Shark Week may be over, but that doesn't mean you can't give yourself a few more shocks with these GIFs from an underwater nightmare. Enjoy! See you next year for another week of shark fun and fright.
Two species of mako shark make a living in Earth's waters: the shortfin and the longfin, with the former being more common, while the latter's population has fallen. Unfortunately for the shortfin, it's the shark most eaten worldwide by humans, although in the United States they're usually an incidental catch in nets intended for swordfish and tuna.
The longfin mako, meanwhile, is off-limits to U.S. fishermen in the waters of the Atlantic, Caribbean and Gulf of Mexico, because it has become scarce.
Shortfin mako sharks have pointy snouts and very long gill slits. Their backs are a dark hue of blue or gray while their undersides are white. As you might guess, the longfin has longer pectoral fins than its shorter brother, and bigger eyes, too. Mako sharks like to migrate and will traverse entire oceans.
Makos range from about 9 to 15 feet in length and can weigh more than 1,500 pounds. Shortfins live for about 11 years and are highly active predators, with very few dangers to dodge themselves besides humans and other, larger, sharks.
True to its name, the whitetip reef shark sports shiny white tips on its dorsal and caudal fins. It enjoys nosing about in reef neighborhoods, and would rather cruise shallower waters not much deeper than 100 feet, but it can also be found venturing out into open waters of the ocean. It's most commonly found among the coral reefs of the Pacific and Indian oceans.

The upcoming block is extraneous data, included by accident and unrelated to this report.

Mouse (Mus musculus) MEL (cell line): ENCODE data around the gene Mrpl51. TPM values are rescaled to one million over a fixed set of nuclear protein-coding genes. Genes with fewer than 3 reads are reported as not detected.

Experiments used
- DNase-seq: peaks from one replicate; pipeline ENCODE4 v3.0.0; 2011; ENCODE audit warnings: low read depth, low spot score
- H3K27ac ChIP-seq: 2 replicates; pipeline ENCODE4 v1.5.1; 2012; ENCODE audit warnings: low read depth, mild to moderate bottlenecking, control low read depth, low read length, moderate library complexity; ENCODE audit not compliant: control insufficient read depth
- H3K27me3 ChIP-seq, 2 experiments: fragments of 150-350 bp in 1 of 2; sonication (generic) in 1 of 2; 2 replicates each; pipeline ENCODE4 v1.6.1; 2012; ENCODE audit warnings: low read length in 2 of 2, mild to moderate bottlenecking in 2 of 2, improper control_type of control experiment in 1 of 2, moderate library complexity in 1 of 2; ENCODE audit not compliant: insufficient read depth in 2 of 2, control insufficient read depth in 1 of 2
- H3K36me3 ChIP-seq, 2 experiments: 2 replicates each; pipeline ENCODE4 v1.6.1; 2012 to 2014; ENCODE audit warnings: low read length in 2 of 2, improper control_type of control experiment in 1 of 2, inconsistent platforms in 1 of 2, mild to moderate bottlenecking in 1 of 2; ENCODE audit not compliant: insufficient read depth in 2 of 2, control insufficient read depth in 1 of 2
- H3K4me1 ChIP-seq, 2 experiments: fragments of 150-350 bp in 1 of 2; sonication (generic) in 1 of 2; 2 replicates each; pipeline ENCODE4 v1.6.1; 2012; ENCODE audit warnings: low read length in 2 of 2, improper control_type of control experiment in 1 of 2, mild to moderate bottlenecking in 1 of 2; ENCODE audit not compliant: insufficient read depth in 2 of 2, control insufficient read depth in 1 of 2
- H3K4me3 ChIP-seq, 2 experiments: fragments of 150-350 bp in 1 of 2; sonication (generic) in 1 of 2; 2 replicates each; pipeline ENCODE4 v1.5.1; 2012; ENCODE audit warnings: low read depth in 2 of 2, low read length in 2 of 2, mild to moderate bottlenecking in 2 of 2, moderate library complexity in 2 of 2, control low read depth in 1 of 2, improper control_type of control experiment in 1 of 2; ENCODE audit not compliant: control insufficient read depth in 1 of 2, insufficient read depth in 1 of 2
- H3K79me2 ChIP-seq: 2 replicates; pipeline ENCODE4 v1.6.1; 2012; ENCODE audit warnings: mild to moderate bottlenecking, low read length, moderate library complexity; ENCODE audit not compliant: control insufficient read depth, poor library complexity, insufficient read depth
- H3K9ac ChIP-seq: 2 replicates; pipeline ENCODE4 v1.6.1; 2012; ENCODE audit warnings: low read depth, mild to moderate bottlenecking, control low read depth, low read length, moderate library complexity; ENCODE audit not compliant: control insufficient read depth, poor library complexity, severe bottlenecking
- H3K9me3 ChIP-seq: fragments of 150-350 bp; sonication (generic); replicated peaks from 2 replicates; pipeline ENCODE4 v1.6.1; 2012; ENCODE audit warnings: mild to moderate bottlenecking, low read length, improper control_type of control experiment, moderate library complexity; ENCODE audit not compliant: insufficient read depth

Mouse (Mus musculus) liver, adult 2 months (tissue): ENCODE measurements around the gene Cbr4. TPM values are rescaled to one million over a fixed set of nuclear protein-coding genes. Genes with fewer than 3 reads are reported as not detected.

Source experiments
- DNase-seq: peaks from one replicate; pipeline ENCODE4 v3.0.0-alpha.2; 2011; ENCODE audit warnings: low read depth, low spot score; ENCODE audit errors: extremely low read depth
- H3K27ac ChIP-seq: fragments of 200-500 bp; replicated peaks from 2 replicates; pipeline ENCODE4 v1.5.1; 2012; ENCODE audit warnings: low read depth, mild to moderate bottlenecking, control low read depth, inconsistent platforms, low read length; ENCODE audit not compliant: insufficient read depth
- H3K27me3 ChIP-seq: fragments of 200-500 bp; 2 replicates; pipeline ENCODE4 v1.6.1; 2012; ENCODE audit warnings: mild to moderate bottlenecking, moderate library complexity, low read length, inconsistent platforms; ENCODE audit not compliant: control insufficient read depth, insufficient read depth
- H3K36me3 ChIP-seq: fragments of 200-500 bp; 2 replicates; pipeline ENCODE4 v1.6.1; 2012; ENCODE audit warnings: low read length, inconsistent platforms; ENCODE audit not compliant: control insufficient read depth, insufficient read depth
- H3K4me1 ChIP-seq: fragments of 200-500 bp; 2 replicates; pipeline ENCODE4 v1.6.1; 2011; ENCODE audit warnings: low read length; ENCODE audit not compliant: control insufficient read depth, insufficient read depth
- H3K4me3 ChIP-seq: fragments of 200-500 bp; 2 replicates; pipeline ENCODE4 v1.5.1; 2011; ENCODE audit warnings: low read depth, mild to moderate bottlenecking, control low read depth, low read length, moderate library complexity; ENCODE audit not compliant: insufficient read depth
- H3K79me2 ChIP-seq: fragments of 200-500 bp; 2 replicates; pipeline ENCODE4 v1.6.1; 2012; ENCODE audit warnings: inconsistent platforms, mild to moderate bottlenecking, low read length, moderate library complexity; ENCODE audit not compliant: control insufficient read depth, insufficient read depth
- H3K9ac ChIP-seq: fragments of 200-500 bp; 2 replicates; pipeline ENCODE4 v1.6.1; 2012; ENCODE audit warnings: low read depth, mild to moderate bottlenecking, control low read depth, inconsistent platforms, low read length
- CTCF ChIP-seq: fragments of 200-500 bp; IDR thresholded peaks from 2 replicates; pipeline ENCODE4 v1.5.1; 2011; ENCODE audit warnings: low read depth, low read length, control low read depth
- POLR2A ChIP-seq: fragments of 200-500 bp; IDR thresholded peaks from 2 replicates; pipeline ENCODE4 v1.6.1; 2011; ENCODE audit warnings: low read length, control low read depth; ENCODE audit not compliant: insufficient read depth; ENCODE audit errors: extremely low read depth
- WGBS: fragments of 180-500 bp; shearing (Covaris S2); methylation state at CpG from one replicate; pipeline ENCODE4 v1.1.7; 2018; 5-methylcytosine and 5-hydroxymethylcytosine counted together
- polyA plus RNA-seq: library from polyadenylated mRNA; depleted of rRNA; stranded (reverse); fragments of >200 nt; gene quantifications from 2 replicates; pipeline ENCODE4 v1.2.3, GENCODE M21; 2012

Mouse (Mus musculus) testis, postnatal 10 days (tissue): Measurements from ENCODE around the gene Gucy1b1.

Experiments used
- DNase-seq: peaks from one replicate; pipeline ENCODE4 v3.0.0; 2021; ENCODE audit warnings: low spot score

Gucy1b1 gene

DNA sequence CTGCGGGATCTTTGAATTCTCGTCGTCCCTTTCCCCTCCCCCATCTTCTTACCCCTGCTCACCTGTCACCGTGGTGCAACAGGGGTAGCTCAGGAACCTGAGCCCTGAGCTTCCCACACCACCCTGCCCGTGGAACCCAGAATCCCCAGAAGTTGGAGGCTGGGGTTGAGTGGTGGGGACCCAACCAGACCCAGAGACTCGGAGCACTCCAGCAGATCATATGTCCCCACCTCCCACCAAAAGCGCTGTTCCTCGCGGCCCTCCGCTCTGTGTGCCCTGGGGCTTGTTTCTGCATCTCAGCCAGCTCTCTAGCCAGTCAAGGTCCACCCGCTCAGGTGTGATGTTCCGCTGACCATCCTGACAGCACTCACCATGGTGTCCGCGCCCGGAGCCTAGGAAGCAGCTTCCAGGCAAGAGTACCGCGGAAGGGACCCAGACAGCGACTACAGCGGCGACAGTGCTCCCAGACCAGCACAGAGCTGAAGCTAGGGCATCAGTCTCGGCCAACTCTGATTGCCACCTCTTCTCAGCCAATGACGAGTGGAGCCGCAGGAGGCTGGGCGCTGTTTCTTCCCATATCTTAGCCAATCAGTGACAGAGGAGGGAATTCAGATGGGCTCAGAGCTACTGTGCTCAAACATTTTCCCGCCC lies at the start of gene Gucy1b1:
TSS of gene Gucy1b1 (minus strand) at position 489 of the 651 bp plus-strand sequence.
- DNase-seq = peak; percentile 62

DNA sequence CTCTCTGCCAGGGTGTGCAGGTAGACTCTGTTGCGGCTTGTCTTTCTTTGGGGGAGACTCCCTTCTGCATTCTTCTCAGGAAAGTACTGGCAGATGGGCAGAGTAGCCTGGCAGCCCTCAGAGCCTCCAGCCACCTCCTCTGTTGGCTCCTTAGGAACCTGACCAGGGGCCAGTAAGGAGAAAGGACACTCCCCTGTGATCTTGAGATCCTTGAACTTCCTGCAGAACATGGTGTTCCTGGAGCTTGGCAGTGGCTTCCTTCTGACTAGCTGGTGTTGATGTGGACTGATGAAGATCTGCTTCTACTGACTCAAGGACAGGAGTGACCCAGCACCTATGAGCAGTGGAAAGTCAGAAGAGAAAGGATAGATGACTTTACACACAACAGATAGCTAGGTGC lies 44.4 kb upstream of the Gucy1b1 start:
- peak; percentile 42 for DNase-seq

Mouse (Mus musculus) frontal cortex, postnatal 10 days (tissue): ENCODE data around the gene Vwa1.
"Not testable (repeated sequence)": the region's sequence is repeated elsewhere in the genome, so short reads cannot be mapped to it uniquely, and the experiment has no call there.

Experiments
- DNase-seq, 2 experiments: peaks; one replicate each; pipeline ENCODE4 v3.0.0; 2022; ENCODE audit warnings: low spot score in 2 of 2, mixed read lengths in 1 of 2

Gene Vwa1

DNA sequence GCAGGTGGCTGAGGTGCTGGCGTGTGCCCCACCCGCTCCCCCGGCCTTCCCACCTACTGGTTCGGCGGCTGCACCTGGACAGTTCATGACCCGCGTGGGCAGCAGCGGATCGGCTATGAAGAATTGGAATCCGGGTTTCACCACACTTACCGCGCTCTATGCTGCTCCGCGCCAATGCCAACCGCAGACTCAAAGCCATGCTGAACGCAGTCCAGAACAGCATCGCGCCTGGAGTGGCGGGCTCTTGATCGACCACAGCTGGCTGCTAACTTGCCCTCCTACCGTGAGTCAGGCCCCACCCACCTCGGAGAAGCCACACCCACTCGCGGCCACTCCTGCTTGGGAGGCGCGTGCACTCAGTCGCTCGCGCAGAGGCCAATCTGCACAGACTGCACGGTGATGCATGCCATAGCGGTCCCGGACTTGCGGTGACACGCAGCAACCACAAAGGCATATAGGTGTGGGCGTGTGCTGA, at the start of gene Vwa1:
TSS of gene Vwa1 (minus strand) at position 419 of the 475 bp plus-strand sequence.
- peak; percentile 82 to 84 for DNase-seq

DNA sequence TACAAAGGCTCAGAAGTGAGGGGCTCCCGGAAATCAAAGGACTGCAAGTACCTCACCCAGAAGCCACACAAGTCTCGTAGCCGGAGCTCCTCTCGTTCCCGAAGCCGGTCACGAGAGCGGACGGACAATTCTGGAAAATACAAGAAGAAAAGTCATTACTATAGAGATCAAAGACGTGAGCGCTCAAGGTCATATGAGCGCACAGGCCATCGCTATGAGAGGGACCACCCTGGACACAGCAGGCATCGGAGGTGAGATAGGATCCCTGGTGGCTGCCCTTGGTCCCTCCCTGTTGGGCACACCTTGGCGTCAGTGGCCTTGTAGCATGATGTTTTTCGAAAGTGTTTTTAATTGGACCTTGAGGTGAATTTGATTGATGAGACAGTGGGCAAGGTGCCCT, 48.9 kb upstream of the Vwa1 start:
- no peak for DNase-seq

The whitetip is a nighttime hunter, keeping a low profile during the daylight hours. Giving lie to the notion that sharks must always stay in motion, the whitetip can, and often does, sit still on the ocean floor while still managing to keep water pumping over its gills so it can breathe.
The whitetip isn't a terribly large shark, maxing out at a bit more than 5 feet in length. Its small, slender body lets it sneak into tight spaces in reefs to make a snack out out of whatever might be in there. It will feast on eels, lobsters, crabs, and even octopus, among other things, seizing its prey at night, when the unsuspecting critters are sleeping.
Attention, Floridians. The blacktip shark is the most common brand of shark found in your waters closer to shore, although, according to the National Oceanic and Atmospheric Administration, there has never been a fatal attack credited to the species.
More broadly, in the U.S., Atlantic blacktips are usually found in the waters from North Carolina to Texas from spring through summer, although they'll also venture as far north as New England and as far south of the border as Mexico.
The blacktip likes to make its living in coastal waters, using shallow areas between South Carolina and Texas as a place to raise their pups during the warmer months. It spends about 5 years reaching adulthood, will live 10 years or more, and runs about 6 feet long at maturity.
This shark is known for its swift ways in the water and its breaching of the surface to pounce on schools of fish it's hunting.
With teeth that replace themselves throughout their lives, and eyes that are super-fast to respond to low light, the blacktip cuts a dashing shark figure.
The sand tiger shark gets around, ranging in waters all over the world, including the Pacific, Indian, and Atlantic oceans as well as the Mediterranean and Adriatic seas. They get down, too, as well as around, taking dives more than 600 feet into the depths.